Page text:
Pauline Vamos spends a lot of time in the air.
Pauline Vamos spends a lot of time in the air.
THE head of the country's superannuation industry body is based in Sydney and commutes to Perth once a month to stay at her second home in Fremantle.
But Pauline Vamos' time in the air isn't limited to travel. The trained lawyer, who has also worked in insurance, funds management, as a consultant and as a corporate regulator, has an interesting way of combating imposing figures.
"If I have to speak to somebody tall I usually engineer my way towards stairs, and I stand on the stairs," Ms Vamos says. "I've spent many a night standing on stairs."
This month marks Ms Vamos' second anniversary as chief executive of the Association of Superannuation Funds of Australia, an industry group that broadly represents the interests of the country's $1 trillion super industry.
Her journey towards the influential role started four decades ago. Ms Vamos is a self described "£10 Pom" who came to Australia in 1969 aboard the Castel Felice.
After a stop in Fremantle, she eventually made her way to a different but equally well-known port, Newcastle in NSW, where her father worked in multiple roles - from insurance and real estate sales to time as an electrician - to establish the young family in their new country.
"We just had nothing for many, many years," Ms Vamos says.
"He worked hard and he taught me those fundamentals that if you make a mistake you have to own up to it and fix it. If you work hard and do the right thing by people you will get success eventually. If you take a risk, then always know that you may not win.
"I've never been risk adverse for that reason, as long as you know the consequences."
The consequences of heading an industry body that influences people's retirement savings are substantial, to say the least. The members of the association are an interesting bunch, because they include traditional opponents - the commercial and industry funds. Government funds are also represented.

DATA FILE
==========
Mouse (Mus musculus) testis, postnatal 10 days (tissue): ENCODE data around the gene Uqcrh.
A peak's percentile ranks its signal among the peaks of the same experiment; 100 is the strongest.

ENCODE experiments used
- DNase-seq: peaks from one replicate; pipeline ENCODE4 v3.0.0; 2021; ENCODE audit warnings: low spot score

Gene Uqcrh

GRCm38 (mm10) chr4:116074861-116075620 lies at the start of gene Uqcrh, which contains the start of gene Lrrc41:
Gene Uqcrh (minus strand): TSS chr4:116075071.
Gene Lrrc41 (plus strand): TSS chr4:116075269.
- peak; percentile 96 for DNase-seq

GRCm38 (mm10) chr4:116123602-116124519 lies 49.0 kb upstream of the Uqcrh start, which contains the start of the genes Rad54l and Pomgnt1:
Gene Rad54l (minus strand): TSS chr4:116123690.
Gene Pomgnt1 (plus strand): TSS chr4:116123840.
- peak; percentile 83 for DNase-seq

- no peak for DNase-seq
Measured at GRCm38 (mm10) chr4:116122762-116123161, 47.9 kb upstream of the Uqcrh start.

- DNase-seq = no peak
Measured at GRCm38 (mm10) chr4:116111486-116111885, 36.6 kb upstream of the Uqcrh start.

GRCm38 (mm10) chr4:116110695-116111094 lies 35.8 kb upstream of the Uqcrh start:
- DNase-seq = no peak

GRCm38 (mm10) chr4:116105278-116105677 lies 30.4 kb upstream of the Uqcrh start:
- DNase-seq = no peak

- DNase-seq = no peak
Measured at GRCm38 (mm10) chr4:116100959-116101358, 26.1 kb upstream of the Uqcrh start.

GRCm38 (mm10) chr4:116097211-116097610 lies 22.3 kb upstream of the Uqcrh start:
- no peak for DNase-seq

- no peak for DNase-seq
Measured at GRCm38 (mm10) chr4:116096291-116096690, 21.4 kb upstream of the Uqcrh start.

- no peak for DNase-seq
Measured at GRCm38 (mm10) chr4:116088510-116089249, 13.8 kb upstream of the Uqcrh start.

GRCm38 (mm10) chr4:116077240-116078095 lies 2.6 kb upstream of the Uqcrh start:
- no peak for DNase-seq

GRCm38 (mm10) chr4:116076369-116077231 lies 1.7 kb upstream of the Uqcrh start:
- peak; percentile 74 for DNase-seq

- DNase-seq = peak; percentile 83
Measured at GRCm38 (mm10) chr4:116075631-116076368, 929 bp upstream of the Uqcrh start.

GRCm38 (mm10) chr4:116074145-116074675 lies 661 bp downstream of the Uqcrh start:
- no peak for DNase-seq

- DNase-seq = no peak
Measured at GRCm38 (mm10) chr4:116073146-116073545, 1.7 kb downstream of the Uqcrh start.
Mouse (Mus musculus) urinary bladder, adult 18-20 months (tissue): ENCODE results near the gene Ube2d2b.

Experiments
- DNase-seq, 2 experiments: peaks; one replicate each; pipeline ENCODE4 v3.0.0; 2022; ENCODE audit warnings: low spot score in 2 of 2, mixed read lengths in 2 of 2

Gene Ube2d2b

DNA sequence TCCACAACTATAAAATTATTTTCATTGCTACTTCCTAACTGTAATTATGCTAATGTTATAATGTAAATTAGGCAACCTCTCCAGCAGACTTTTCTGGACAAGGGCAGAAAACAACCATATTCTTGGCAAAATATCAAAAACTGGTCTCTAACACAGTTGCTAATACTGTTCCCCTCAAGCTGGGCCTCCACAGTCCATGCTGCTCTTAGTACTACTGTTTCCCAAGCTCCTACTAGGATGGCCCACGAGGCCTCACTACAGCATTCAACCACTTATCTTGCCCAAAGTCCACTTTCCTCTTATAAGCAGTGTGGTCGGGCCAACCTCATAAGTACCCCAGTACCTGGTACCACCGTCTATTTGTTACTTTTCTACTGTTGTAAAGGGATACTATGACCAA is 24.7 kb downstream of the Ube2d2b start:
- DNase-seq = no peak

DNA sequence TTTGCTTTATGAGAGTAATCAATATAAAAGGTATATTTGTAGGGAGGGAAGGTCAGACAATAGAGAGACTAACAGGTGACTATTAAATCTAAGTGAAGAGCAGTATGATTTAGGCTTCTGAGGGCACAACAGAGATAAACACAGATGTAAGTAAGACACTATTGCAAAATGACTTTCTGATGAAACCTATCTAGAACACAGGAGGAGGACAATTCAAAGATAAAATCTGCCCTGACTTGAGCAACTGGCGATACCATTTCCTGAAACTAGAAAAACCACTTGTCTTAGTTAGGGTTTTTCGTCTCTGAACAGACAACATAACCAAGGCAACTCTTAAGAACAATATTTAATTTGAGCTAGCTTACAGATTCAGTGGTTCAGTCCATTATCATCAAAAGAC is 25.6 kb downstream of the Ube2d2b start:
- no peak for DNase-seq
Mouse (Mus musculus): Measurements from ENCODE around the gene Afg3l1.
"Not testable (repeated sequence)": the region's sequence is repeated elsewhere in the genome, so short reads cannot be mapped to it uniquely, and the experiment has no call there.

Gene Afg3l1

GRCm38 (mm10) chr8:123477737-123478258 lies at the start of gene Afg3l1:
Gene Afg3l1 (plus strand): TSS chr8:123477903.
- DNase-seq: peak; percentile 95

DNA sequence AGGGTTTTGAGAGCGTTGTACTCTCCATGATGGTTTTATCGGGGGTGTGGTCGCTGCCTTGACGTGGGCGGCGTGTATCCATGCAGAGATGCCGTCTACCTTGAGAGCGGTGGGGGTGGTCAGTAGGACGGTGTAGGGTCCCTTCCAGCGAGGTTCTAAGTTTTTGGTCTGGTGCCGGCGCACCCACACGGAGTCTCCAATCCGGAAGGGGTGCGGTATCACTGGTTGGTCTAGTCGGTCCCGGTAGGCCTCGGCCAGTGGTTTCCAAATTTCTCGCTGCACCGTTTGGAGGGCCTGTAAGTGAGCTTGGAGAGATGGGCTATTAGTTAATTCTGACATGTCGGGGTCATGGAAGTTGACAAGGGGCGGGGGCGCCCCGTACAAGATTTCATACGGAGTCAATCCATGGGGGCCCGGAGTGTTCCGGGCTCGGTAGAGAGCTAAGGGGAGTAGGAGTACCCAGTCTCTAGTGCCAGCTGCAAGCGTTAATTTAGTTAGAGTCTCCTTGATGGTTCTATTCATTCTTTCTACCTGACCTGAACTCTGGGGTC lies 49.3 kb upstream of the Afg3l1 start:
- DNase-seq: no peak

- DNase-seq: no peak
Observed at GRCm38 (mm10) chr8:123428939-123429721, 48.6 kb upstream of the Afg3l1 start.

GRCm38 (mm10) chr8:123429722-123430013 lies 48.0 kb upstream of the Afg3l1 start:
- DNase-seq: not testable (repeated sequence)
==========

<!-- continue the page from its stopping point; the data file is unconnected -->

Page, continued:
Ms Vamos says it isn't an easy job.
"The best advice I got was, 'the first thing they'll do is ignore you, then they will ridicule you, then they will fight you and then you will win'," she says.
"I get ridiculed, I get ignored and I get lots of push-back but if what you really believe is sound public policy, you have to continue."
Being put in a difficult position is not a new experience.
Ms Vamos has an extensive resume that starts with her recruitment as a graduate into the group superannuation division of industry heavyweight AMP, after having "done every waitressing job in the world" while studying at Sydney's Macquarie University.
She has chaired the board at Canberra-based Australian Ethical Investment, and has sat on the board of Perth-based financial services firm Plan B Group Holdings. She has also worked in key roles at corporate regulator, the Australian Securities and Investments Commission.
"When I joined the regulator it was still a central commission with very strong state based structures," she says, referring to her role as the national project manager of implementation of the managed investments act.
"I was in a national role so I was hated by just about everybody."
Ms Vamos says her experience in super administration, law and compliance and as a regulator led to her securing the chief executive role at the industry body. Part of the deal was that she would spend time in Perth every month, where her partner lives.
"I'm not sector aligned at all," she says. "In any debate you've got to have someone who challenges and I think what I bring is that challenge. I will challenge industry belief, I will challenge the status quo. It's very exhausting."
Ms Vamos says the biggest challenge in her career has been "getting the boat going in the right direction" by having the right people on board.
"You never assume everybody is going with you. And sometimes they haven't because I haven't communicated that vision. I, at too many times, assumed everyone has the same vision as I do. You have to make hard decisions and if you delay those decisions then you've only got yourself to blame."
Your work/life arrangements are interesting. How did that come to be?
"My deal was I was going to spend up to a week in Perth a month when I took the job. That has not happened. But I do come back every month."
What are some of the lessons you have learned during your career?
"People can be absolutely fantastic but be in the wrong job. And when they are in the wrong job they are hopeless. It's soul destroying."
What did you learn from your time as a private consultant?
"I learned that when you are totally reliant on your own skills and your own experience and your own selling to get your next job, it sharpens you up."
Superannuation trustees can be tough sorts of people. You are not a physically imposing person. How do you deal with that?
"The gruff big bears are very soft underneath. There are some people in the industry who are incredibly passionate about delivering what is best for fund members, and that's a good thing."